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Browsing named entities in a specific section of Horace Greeley, The American Conflict: A History of the Great Rebellion in the United States of America, 1860-65: its Causes, Incidents, and Results: Intended to exhibit especially its moral and political phases with the drift and progress of American opinion respecting human slavery from 1776 to the close of the War for the Union. Volume I.. Search the whole document.

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Maryland (Maryland, United States) (search for this): chapter 6
e cultivation slowly and fitfully expanded throughout the following century, extending northward to the eastern shore of Maryland and the southernmost point of New Jersey--where, however, the plant was grown more for ornament than use. It is stated t1, and at considerably higher prices per pound. But the relatively frigid climate and superficially exhausted soil of Maryland, Virginia, and North Carolina--wherein the greater number of slaves were originally held — were poorly, or not at all, ared for slaves, as we have seen evinced in the case of Indiana Territory. Impoverished, but salubrious and corn-growing Maryland, Virginia, etc., were ready to supply them. Enterprising, adventurous whites, avaricious men from the North and from Eu likely to live, was deemed an addition to his master's wealth of not less than one hundred dollars, even in Virginia or Maryland. It had now become the interest of the master to increase the number of births in his slave-cabins; and few evinced scr
Georgia (Georgia, United States) (search for this): chapter 6
ongress, shall tend to emancipate slaves. Georgia, likewise, in ceding to the Union (April 2, 1their western territory by North Carolina and Georgia, from continuing and perfecting the Jefferson792, and directly engaged with a Mr. B., from Georgia, to proceed to that State and reside in his eticut and a graduate of Yale, who had come to Georgia as the teacher of General Greene's children, nsolvency, Miller wrote (April 27, 1796) from Georgia to Whitney, urging him to hasten to London, tspatched on a collecting tour through the State of Georgia, was unable to obtain money enough to pay to oppose both. At one time, but few men in Georgia dared to come into court and testify to the m in proving that the machine had been used in Georgia, although, at the same moment, there were thralities of this cotton, the one termed Upland Georgia, grown in the States of Georgia and South CarGeorgia and South Carolina, and the other of superior quality, raised upon the banks of the Mississippi, and distinguish[1 more...]
ould no longer be politic nor safe. Directly after the general pacification of Europe, in 1802, by the treaty of Amiens, a powerful French expedition had sailed for ements here impossible to France, make the first cannon which shall be fired in Europe the signal for tearing up any settlement she may have made, and for holding thehitherto accruing to the Republican or Democratic party from our relations with Europe, and our sympathies with one or the other of the parties which divided her, wouperiment, because the apparatus was out of order, and could only be repaired in Europe. Young Whitney thereupon proposed to undertake the repair, and made it to perfone day to derive the greatest happiness. But the accomplishment of my tour to Europe, and the acquisition of something which I can call my own, appear to be absolutthem. Enterprising, adventurous whites, avaricious men from the North and from Europe, but still more from the older Slave States, hied to the South-West, in hot pur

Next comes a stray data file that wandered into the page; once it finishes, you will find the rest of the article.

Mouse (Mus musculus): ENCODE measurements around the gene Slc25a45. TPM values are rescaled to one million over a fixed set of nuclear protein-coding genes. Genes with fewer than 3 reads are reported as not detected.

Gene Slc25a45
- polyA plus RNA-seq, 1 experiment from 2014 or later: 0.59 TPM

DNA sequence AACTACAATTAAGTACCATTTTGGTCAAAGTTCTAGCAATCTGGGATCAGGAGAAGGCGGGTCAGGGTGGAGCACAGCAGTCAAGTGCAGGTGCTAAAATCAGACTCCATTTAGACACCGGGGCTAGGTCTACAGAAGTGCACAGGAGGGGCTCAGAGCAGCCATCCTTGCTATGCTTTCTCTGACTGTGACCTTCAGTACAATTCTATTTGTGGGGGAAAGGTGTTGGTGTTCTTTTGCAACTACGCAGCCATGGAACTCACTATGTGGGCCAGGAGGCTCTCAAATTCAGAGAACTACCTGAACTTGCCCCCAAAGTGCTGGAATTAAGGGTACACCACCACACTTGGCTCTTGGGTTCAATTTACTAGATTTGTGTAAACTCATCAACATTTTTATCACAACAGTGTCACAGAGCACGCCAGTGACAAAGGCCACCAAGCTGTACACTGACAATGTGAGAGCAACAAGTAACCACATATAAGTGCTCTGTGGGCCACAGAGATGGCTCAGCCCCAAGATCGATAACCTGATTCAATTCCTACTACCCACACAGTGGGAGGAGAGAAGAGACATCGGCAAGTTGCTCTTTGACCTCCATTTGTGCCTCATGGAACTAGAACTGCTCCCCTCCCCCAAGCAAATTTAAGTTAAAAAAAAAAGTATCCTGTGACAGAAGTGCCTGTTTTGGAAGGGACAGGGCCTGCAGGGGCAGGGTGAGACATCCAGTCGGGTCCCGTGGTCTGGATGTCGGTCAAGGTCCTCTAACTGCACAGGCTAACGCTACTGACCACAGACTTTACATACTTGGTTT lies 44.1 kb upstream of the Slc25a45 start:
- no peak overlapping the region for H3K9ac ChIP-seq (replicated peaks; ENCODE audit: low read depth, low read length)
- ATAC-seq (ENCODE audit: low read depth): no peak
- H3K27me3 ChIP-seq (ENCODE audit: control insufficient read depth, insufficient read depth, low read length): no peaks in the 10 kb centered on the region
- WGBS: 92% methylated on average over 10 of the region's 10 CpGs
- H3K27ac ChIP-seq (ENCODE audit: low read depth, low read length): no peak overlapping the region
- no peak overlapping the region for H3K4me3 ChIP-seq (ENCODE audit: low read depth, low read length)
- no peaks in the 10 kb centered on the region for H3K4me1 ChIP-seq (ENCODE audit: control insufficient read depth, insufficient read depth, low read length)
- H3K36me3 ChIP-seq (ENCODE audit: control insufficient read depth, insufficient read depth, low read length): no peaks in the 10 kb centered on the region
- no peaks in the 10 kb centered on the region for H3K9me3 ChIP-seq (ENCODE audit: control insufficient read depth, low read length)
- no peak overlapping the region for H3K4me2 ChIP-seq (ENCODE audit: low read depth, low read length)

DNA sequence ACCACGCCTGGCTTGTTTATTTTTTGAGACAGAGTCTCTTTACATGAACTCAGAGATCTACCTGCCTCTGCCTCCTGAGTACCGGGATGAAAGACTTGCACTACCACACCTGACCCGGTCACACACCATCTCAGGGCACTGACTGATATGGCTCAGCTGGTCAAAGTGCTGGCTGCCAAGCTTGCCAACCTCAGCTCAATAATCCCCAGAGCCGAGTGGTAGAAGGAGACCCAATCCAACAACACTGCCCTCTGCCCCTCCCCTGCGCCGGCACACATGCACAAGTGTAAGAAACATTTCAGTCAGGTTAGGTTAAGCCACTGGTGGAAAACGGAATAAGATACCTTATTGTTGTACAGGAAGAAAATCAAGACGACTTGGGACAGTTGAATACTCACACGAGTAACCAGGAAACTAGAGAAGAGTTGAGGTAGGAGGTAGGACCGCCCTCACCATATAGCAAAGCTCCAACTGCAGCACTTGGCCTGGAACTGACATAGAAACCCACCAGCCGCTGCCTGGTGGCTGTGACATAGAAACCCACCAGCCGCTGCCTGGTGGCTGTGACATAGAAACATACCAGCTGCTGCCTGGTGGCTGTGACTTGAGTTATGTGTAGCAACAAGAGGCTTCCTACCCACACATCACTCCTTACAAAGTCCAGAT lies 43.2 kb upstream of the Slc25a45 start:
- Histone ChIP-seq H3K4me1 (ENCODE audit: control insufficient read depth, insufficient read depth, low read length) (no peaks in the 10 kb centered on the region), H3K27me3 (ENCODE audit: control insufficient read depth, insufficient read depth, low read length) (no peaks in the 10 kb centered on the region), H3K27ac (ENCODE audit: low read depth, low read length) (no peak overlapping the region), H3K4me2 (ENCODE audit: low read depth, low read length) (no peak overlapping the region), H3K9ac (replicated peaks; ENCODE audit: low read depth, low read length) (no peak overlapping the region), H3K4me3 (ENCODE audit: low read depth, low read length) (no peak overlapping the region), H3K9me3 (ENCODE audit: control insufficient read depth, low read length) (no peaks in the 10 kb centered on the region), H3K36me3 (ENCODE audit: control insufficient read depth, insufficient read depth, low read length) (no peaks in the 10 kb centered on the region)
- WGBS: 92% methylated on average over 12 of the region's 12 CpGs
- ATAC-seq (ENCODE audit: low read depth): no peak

Amiens (France) (search for this): chapter 6
no other sway there could be more unpopular or odious with our Western pioneers. But a sober second thought was evinced from the moment that her flag had been supplanted by that of republican France. It was instinctively and universally felt that even the growls and threats, in which our people so freely indulged so long as the effete and despised Spaniard was their object, would no longer be politic nor safe. Directly after the general pacification of Europe, in 1802, by the treaty of Amiens, a powerful French expedition had sailed for the West Indies; and, though its ostensible and real destination was Hayti, the apprehension was here general and reasonable that it would ultimately, if not immediately, be debarked on the banks of the Mississippi. The privileges of navigation and of deposit, which had seemed so niggardly when conceded by the weakness of Spain, were now rather contracted than enlarged, and were likely to be withdrawn altogether. We had freely contemned and deno
Great Lakes (search for this): chapter 6
zed men. And its next discoverers were not Spaniards, but Frenchmen ; although Spain had long possessed and colonized Florida and Mexico on either side of its mouth. But the French--now firmly established in Canada, and penetrating by their traders and voyageurs the wild region stretching westward and south-westward from that Colony — obtained from the savages some account of this river about the year 1660; and in 1673, Marquette and Joliet, proceeding westward from Montreal, through the Great Lakes, reached the Mississippi above its junction with the Missouri, and descended it to within three days journey of its mouth. In 1682, La Salle descended it to the Gulf of Mexico, and took formal possession of the region in the name of his king and country. A fort was erected on its banks by Iberville, about the year 1699; and in 1703, a settlement was made at St. Peters, on the Yazoo. New Orleans was first chosen as the site of a city in 1717, laid out in 1718, when the levees which prot